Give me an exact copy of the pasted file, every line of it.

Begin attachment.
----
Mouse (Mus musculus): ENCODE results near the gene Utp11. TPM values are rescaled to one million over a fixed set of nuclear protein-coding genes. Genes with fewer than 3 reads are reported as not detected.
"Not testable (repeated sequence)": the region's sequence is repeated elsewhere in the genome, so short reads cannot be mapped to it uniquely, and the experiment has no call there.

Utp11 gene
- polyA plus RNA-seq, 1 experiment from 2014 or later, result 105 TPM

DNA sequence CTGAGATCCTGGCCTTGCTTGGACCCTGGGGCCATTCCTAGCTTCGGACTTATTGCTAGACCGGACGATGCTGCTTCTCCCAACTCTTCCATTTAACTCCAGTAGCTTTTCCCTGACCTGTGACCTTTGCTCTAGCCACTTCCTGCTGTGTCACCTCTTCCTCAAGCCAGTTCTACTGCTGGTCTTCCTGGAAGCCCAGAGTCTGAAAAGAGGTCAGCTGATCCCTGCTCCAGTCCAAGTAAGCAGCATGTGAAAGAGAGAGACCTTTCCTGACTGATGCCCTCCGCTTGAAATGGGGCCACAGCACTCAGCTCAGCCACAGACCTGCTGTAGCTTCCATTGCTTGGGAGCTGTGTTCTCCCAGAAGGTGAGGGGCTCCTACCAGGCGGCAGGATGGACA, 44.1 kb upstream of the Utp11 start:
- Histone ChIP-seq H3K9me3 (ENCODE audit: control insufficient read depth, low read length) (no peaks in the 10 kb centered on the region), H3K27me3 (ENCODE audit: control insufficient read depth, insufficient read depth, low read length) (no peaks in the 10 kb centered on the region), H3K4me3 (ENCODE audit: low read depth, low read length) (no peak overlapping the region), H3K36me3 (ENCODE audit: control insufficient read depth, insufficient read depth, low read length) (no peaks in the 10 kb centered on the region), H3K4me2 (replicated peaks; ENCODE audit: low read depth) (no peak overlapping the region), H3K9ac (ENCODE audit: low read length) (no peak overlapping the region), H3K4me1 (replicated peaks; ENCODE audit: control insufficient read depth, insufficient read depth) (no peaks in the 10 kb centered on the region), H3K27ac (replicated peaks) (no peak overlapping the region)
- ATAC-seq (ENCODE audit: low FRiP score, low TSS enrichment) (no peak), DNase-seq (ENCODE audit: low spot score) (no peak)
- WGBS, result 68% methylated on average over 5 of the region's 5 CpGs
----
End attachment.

Mouse (Mus musculus): ENCODE results near the gene Utp11. TPM values are rescaled to one million over a fixed set of nuclear protein-coding genes. Genes with fewer than 3 reads are reported as not detected.
"Not testable (repeated sequence)": the region's sequence is repeated elsewhere in the genome, so short reads cannot be mapped to it uniquely, and the experiment has no call there.

Utp11 gene
- polyA plus RNA-seq, 1 experiment from 2014 or later, result 105 TPM

DNA sequence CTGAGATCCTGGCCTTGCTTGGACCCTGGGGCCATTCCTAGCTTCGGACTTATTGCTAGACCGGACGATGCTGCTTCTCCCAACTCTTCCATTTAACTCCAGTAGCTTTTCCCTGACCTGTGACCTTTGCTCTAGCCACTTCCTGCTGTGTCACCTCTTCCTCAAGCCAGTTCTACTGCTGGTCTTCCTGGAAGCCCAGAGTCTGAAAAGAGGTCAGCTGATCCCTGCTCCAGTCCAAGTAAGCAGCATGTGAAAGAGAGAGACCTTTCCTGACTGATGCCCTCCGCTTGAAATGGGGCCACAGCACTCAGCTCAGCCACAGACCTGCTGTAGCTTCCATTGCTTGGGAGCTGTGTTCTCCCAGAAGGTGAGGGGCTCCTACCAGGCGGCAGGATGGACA, 44.1 kb upstream of the Utp11 start:
- Histone ChIP-seq H3K9me3 (ENCODE audit: control insufficient read depth, low read length) (no peaks in the 10 kb centered on the region), H3K27me3 (ENCODE audit: control insufficient read depth, insufficient read depth, low read length) (no peaks in the 10 kb centered on the region), H3K4me3 (ENCODE audit: low read depth, low read length) (no peak overlapping the region), H3K36me3 (ENCODE audit: control insufficient read depth, insufficient read depth, low read length) (no peaks in the 10 kb centered on the region), H3K4me2 (replicated peaks; ENCODE audit: low read depth) (no peak overlapping the region), H3K9ac (ENCODE audit: low read length) (no peak overlapping the region), H3K4me1 (replicated peaks; ENCODE audit: control insufficient read depth, insufficient read depth) (no peaks in the 10 kb centered on the region), H3K27ac (replicated peaks) (no peak overlapping the region)
- ATAC-seq (ENCODE audit: low FRiP score, low TSS enrichment) (no peak), DNase-seq (ENCODE audit: low spot score) (no peak)
- WGBS, result 68% methylated on average over 5 of the region's 5 CpGs